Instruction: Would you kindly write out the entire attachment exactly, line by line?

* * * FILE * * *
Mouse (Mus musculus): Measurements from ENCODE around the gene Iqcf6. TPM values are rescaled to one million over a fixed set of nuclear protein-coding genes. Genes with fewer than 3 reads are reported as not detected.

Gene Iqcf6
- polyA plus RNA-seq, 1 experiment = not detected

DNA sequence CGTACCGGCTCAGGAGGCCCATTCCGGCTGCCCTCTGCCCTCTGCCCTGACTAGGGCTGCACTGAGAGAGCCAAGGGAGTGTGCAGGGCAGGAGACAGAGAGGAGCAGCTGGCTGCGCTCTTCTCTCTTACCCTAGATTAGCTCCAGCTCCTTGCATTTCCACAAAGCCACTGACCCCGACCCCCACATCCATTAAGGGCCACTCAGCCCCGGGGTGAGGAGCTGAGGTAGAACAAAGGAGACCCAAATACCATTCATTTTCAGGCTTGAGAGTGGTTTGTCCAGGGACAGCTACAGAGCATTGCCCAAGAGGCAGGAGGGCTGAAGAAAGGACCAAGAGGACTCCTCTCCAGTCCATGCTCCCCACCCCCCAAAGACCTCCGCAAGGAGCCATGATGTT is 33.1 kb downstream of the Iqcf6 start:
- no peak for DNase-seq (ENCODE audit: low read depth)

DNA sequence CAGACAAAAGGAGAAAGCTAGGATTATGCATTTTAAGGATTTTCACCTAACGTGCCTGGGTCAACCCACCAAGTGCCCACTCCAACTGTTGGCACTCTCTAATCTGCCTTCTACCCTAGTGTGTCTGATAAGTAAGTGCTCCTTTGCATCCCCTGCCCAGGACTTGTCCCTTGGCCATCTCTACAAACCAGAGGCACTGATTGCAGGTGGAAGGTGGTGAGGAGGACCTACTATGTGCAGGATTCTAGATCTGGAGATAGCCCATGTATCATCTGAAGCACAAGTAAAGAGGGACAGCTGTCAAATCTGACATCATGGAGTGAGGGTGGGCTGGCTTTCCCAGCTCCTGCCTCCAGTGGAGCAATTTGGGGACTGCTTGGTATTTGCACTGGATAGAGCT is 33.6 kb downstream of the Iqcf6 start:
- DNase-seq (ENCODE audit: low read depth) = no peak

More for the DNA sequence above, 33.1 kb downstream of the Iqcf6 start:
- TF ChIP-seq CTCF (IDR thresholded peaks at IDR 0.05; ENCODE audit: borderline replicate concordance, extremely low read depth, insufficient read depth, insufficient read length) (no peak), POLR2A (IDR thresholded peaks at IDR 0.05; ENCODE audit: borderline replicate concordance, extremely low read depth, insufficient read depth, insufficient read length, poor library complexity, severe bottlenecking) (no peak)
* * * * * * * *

Mouse (Mus musculus): Measurements from ENCODE around the gene Iqcf6. TPM values are rescaled to one million over a fixed set of nuclear protein-coding genes. Genes with fewer than 3 reads are reported as not detected.

Gene Iqcf6
- polyA plus RNA-seq, 1 experiment = not detected

DNA sequence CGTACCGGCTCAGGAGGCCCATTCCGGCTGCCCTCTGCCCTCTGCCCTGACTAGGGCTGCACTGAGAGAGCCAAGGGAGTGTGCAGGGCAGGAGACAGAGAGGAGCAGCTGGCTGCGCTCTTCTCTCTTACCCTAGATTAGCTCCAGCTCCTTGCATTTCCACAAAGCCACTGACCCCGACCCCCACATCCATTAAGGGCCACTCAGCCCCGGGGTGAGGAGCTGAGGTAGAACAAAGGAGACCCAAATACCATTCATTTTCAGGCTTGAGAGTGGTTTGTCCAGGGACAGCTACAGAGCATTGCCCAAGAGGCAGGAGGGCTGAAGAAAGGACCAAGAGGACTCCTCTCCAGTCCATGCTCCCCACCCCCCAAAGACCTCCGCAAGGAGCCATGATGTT is 33.1 kb downstream of the Iqcf6 start:
- no peak for DNase-seq (ENCODE audit: low read depth)

DNA sequence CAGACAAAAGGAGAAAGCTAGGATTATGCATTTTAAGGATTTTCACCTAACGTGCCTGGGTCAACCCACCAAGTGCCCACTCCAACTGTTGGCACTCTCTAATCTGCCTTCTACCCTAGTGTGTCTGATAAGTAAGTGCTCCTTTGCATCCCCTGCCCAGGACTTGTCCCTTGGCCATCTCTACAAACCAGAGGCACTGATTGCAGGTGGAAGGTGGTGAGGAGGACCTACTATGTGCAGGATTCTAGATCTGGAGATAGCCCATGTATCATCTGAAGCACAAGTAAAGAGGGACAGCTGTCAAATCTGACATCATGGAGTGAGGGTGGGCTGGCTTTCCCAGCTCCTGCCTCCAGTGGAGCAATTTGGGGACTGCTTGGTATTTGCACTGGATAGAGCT is 33.6 kb downstream of the Iqcf6 start:
- DNase-seq (ENCODE audit: low read depth) = no peak

More for the DNA sequence above, 33.1 kb downstream of the Iqcf6 start:
- TF ChIP-seq CTCF (IDR thresholded peaks at IDR 0.05; ENCODE audit: borderline replicate concordance, extremely low read depth, insufficient read depth, insufficient read length) (no peak), POLR2A (IDR thresholded peaks at IDR 0.05; ENCODE audit: borderline replicate concordance, extremely low read depth, insufficient read depth, insufficient read length, poor library complexity, severe bottlenecking) (no peak)